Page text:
This was my entry for the Slash Writers Workshop Christmas In My Hometown Competition.
I am very shocked my entry came second in the competition and won most original. Thanks to my pre reader Arc Morpheus and my beta on this, sue273.
Big thanks to the judges of the competition Delphius Fanfic, Nat Wood, Nancy HarryTwifan, and Malice Lash, and JA Mash who made the brilliant banner.
Disclaimer: I own nothing, only the plot.
"Can I please come this time, Felix?" Alice calls, trying to catch up with me as I speed ahead through the falling snow, dodging as many falling flakes as I can in an effort to escape the park and reach my destination.
I dart under a nearby tree so we can be shielded from the snowflakes, allowing me to be able to stop to talk to my friend, and tell her how she has to go back home, back to the community. "Sorry Alice, but you know I can't allow you to come with me. You know how I do..."
"This every year, and it is your only moment to yourself," she interrupts, finishing my sentence while kicking the small branch we stand on. "But please let me come. I won't let him see me! Please, please, please!"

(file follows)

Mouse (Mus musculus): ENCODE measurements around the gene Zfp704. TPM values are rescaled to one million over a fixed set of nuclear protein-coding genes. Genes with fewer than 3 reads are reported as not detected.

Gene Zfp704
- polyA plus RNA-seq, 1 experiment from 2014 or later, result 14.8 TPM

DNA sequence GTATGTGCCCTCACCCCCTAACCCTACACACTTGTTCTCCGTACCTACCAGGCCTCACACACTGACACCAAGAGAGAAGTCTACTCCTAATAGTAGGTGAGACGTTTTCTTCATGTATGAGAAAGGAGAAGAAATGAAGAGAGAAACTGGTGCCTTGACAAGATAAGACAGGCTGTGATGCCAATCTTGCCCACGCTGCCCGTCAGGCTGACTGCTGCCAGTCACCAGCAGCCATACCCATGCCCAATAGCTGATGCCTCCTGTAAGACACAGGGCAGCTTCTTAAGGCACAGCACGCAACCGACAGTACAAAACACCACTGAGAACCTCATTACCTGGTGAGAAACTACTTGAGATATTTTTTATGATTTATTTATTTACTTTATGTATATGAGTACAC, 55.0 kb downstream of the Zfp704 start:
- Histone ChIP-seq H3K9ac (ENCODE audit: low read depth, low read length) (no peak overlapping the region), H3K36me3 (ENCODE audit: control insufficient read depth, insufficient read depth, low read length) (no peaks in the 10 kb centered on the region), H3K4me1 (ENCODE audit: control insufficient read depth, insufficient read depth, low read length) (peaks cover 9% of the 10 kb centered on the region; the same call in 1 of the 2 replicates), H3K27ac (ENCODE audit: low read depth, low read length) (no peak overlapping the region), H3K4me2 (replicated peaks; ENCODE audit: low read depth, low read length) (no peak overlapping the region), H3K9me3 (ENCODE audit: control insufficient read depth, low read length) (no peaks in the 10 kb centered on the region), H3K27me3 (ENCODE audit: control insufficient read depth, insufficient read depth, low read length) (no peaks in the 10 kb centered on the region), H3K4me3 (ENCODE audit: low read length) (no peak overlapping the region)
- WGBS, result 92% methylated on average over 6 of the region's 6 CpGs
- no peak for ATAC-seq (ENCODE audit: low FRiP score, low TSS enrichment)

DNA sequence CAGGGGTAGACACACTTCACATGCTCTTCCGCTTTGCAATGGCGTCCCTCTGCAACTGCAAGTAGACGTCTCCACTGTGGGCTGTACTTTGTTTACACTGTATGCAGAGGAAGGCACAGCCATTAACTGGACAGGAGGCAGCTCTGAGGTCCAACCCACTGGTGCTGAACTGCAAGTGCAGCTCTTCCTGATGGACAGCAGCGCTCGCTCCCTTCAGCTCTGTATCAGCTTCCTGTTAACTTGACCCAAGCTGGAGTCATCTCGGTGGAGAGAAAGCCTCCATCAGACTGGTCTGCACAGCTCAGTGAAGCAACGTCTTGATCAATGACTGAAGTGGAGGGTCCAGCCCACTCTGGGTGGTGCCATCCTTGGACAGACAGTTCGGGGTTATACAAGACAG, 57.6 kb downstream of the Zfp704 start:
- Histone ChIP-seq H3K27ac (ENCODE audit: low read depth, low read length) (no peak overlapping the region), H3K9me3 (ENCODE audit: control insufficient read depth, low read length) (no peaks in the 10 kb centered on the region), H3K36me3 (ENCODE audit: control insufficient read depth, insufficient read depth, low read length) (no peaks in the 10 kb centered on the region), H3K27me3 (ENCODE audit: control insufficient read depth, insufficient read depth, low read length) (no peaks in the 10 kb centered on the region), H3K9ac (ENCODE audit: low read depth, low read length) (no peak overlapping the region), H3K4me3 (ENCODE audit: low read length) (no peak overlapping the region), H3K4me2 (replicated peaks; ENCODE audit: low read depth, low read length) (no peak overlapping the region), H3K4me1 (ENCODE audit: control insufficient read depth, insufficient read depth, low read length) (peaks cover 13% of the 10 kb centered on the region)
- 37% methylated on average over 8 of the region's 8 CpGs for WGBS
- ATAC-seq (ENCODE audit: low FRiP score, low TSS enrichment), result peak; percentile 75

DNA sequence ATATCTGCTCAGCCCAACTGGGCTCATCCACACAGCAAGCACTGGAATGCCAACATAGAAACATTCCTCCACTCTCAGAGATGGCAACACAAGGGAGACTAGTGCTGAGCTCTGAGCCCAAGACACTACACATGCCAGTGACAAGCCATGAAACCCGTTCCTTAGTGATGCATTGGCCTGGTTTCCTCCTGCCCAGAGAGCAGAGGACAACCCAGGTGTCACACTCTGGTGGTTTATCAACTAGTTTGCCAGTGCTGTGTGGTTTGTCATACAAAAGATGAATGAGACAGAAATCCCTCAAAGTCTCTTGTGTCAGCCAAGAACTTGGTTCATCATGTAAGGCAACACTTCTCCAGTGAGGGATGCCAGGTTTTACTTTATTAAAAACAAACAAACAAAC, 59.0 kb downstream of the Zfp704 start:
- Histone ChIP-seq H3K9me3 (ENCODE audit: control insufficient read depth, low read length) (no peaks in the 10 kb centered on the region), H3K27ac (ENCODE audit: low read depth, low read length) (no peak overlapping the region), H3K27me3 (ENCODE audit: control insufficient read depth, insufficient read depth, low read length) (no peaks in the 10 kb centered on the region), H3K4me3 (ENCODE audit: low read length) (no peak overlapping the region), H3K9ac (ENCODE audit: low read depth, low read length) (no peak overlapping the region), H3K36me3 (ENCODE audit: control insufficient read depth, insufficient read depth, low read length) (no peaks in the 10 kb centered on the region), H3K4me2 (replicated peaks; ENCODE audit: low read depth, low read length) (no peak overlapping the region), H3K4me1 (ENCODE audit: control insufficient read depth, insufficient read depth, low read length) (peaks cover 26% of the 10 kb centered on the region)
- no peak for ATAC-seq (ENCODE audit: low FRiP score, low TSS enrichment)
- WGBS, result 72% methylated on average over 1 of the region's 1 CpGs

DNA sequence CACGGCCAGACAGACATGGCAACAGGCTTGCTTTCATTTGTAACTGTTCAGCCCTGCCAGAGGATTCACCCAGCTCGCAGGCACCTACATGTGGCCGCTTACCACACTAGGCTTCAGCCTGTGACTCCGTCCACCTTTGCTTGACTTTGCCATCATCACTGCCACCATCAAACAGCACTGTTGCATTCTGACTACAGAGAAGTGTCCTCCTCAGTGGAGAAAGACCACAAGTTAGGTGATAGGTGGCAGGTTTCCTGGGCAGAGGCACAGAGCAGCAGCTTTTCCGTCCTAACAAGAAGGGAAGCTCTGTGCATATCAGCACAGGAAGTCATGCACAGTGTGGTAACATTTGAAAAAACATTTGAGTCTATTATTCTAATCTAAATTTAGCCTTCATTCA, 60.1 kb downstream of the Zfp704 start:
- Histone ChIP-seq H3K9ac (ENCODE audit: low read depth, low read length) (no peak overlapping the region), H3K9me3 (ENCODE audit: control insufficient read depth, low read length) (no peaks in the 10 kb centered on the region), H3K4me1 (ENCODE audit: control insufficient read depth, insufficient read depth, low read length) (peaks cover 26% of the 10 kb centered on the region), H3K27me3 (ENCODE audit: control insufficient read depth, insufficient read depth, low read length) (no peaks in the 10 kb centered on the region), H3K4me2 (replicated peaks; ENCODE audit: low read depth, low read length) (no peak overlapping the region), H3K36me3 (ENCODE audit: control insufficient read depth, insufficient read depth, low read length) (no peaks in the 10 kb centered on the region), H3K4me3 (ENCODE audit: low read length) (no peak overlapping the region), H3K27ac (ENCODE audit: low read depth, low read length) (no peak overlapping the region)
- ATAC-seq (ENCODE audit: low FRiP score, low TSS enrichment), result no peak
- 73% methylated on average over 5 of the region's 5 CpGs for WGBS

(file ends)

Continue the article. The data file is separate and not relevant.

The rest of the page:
I turn to my small friend as she removes the hat I once made for her out of sheep's wool, revealing her short, spiky, mud-coloured hair. She smiles at me, that smile which works on the Elders of the community, but not me. I have learned not to fall for her charms. Knowing how this never works on me, she begins to flutter her sparkling wings and pouts.
She actually thinks this will work on me.
I fold my arms and frown at my friend. Why does she try to do this to me every year? Why does she always beg to be a part of the one thing I claim as my own?
"Sorry Alice, but you know the rules!" I say sternly. "Not until you are older, and besides, I have earned the right to have Winter Solstice off. I only leave the community once a year on non-fairy matters. This is my treat. Would you deny me this?" I offer her the same pout she gave me, mocking her slightly.
Even though I can see a red tinge appearing in her wings from anger, I can tell by her face how she is trying to regain control, to allow me my night off and be the friend I know she is.
It's true though, I have earned this right. Ever since I was found as a young one in the newly growing lily, I have done what the community has asked. I have protected the village and the other fairies from predators, helped in the gathering of herbs from the gardens around the city, and aided with the change of each season.
More importantly, I once saved them all!